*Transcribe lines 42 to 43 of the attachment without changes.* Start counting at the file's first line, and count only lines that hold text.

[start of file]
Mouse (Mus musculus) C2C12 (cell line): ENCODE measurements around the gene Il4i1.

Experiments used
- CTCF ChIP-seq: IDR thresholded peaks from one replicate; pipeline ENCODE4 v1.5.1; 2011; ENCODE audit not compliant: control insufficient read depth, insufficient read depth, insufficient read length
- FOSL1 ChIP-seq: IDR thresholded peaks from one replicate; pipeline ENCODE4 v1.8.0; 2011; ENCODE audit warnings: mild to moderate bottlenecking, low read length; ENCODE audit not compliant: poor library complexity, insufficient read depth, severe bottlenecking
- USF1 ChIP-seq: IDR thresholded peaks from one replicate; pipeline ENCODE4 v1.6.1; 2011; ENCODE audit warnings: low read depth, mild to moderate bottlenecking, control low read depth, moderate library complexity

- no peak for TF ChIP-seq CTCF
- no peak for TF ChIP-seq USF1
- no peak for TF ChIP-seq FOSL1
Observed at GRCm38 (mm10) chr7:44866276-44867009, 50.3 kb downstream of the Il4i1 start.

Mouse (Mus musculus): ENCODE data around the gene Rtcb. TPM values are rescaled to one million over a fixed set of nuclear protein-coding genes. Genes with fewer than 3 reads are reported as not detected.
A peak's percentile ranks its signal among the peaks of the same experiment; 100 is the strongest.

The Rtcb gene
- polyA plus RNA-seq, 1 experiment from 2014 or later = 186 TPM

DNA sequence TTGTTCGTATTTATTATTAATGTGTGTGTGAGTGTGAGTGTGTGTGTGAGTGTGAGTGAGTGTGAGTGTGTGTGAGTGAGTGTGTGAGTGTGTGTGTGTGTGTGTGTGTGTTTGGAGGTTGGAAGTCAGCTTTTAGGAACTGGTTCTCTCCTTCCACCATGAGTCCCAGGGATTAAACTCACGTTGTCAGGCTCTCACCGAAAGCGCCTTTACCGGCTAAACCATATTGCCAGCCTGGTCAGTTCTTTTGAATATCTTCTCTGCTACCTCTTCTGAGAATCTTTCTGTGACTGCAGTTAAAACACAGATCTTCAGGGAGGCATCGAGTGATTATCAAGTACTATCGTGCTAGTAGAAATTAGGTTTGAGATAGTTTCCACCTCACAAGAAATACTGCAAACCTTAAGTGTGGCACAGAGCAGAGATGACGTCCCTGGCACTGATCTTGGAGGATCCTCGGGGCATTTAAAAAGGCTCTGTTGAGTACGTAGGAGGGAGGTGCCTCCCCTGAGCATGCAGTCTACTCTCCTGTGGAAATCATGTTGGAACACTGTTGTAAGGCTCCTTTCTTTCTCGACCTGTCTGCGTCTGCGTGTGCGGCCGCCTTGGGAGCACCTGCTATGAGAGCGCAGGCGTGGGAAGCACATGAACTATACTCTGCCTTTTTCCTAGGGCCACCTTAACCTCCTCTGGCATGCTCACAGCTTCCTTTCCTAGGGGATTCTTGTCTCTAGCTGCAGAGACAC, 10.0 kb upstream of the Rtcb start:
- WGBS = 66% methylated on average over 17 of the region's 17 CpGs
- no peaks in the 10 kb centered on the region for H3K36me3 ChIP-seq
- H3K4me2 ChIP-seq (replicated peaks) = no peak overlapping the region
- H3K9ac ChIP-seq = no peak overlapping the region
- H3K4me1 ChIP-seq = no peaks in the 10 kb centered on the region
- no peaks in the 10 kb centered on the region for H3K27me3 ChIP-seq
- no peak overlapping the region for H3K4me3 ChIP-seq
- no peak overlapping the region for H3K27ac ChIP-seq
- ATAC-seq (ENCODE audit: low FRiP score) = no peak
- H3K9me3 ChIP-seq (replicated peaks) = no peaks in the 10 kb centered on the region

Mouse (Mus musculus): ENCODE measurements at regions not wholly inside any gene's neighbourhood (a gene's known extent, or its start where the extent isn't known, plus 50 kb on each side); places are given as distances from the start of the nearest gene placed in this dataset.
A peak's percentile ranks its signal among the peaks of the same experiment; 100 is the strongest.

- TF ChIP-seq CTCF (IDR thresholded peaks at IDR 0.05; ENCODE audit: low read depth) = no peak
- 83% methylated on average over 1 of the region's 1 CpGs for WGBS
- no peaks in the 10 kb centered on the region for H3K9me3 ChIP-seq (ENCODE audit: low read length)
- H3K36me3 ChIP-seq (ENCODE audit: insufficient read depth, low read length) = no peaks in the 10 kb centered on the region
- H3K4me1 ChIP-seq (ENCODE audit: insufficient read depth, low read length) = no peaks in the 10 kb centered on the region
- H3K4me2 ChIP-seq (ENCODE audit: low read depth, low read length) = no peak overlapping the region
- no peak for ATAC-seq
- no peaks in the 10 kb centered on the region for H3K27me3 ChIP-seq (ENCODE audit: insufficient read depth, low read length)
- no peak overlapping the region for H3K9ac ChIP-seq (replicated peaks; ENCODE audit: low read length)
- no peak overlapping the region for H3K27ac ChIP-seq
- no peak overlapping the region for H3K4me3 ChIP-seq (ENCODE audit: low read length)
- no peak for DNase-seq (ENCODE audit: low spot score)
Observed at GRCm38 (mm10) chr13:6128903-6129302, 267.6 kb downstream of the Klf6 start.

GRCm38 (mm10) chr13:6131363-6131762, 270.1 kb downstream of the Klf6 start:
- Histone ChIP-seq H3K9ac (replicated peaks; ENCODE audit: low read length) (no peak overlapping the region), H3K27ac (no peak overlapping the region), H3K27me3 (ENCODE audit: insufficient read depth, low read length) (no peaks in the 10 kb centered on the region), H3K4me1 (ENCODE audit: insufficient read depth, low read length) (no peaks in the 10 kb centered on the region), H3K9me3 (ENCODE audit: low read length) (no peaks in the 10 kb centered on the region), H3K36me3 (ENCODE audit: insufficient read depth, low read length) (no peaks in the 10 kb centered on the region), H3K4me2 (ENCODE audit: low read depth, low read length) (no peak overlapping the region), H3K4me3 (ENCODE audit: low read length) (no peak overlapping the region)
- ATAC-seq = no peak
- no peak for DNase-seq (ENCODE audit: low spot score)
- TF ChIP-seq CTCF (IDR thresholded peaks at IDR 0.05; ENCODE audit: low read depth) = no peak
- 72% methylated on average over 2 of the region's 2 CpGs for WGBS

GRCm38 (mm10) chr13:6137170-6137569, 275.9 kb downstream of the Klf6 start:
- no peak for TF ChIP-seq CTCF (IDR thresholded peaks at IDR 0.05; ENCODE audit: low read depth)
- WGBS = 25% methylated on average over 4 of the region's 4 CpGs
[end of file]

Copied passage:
- ATAC-seq = no peak
- no peak for DNase-seq (ENCODE audit: low spot score)